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ATP-dependent restriction enzymes

Rao, Desirazu N and Saha, Swati and Krishnamurthy, Vinita (2000) ATP-dependent restriction enzymes. In: Progress in Nucleic Acid Research and Molecular Biology, 64 . pp. 1-63.

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The phenomenon of restriction and modification (R-M) was first observed in the course of studies on bacteriophages in the early 1950s. It was only in the 1960s that work of Arber and colleagues provided a molecular explanation for the host specificity. DNA restriction and modification enzymes are responsible for the host-specific barriers to interstrain and interspecies transfer of genetic information that have been observed in a variety of bacterial cell types. R-M systems comprise an endonuclease and a methyltransferase activity. They serve to protect bacterial cells against bacteriophage infection, because incoming foreign DNA is specifically cleaved by the restriction enzyme if it contains the recognition sequence of the endonuclease. The DNA is protected from cleavage by a specific methylation within the recognition sequence, which is introduced by the methyltransferase. Classic R-M systems are now divided into three types on the basis of enzyme complexity, cofactor requirements, and position of DNA cleavage, although new systems are being discovered that do not fit readily into this classification. This review concentrates on multisubunit, multifunctional ATP-dependent restriction enzymes. A growing number of these enzymes are being subjected to biochemical and genetic studies that, when combined with ongoing structural analyses, promise to provide detailed models for mechanisms of DNA recognition and catalysis. It is now clear that DNA cleavage by these enzymes involves highly unusual modes of interaction between the enzymes and their substrates. These unique features of mechanism pose exciting questions and in addition have led to the suggestion that these enzymes may have biological functions beyond that of restriction and modification. The purpose of this review is to describe the exciting developments in our understanding of how the ATP-dependent restriction enzymes recognize specific DNA sequences and cleave or modify DNA.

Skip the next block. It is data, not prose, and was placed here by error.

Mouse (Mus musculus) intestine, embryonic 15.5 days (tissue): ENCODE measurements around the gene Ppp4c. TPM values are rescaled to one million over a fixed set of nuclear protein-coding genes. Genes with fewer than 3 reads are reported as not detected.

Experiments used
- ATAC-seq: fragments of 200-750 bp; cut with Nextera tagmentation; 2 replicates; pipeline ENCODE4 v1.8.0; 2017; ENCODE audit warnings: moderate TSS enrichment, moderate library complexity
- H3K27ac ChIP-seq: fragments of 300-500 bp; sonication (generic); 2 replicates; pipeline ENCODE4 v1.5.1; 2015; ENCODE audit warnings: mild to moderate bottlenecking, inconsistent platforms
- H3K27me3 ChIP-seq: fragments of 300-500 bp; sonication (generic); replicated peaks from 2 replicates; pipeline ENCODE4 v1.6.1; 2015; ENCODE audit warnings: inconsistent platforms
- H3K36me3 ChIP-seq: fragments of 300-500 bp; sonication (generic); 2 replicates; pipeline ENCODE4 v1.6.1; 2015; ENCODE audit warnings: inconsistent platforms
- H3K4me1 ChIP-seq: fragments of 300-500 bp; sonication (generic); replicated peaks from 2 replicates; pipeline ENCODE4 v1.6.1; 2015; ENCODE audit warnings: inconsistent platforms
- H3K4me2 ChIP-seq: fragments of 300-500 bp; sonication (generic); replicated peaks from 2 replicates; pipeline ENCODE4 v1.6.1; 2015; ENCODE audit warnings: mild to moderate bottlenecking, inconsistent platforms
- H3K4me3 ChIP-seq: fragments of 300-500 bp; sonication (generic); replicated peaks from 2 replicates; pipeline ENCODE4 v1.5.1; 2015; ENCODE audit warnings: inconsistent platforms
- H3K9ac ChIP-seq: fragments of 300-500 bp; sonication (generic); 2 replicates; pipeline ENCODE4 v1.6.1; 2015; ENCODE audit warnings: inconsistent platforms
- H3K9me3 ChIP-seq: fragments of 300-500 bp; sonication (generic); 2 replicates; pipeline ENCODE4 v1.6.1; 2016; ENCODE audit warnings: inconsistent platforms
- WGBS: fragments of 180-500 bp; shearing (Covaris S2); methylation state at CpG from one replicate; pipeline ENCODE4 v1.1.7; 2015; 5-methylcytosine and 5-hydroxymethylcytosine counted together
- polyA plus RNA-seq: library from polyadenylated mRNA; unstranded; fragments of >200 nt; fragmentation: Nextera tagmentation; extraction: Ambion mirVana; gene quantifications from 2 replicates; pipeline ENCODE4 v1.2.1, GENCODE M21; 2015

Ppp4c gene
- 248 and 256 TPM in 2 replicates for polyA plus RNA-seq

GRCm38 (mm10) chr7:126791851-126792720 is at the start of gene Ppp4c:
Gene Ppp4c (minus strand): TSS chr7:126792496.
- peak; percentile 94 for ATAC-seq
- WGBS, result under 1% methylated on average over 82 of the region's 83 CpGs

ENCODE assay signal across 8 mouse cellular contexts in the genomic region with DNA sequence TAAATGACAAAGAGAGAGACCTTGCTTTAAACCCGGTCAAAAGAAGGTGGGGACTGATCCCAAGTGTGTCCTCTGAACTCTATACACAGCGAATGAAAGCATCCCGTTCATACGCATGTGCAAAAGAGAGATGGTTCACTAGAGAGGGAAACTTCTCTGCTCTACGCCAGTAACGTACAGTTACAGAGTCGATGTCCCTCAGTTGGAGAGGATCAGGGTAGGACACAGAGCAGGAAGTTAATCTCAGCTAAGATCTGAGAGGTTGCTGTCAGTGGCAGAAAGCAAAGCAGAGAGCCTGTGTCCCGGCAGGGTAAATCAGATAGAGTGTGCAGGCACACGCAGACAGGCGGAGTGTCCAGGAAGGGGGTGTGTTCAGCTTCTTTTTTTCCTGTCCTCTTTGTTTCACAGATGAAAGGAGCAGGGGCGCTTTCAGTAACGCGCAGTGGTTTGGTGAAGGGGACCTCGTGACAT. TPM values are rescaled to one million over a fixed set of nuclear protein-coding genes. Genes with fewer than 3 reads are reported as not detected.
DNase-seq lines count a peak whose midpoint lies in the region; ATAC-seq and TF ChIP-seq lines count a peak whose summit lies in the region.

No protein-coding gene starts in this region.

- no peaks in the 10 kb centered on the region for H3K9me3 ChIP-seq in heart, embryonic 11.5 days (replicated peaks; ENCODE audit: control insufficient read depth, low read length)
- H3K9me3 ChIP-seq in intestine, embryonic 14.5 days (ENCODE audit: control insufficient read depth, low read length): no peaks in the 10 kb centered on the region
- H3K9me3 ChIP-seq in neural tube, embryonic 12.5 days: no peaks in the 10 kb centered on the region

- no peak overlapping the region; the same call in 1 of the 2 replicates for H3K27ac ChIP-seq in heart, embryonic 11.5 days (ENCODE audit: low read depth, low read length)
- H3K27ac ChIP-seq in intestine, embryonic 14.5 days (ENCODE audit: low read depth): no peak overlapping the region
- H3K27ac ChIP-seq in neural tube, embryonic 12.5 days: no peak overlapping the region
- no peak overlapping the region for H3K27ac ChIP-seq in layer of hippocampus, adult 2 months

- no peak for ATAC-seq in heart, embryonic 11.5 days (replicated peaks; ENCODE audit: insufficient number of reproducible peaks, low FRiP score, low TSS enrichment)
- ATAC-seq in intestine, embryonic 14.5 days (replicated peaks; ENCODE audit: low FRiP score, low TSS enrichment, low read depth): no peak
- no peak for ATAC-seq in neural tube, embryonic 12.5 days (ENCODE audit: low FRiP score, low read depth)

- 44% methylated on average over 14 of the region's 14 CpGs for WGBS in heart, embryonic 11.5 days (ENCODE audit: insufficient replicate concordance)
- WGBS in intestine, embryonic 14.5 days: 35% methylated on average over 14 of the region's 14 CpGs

Item Type: Journal Article
Publication: Progress in Nucleic Acid Research and Molecular Biology
Publisher: Elsevier
Additional Information: Copyright of this article belongs to Elsevier.
Department/Centre: Division of Biological Sciences > Biochemistry
Date Deposited: 25 Jul 2008
Last Modified: 27 Aug 2008 13:38
URI: http://eprints.iisc.ac.in/id/eprint/15258

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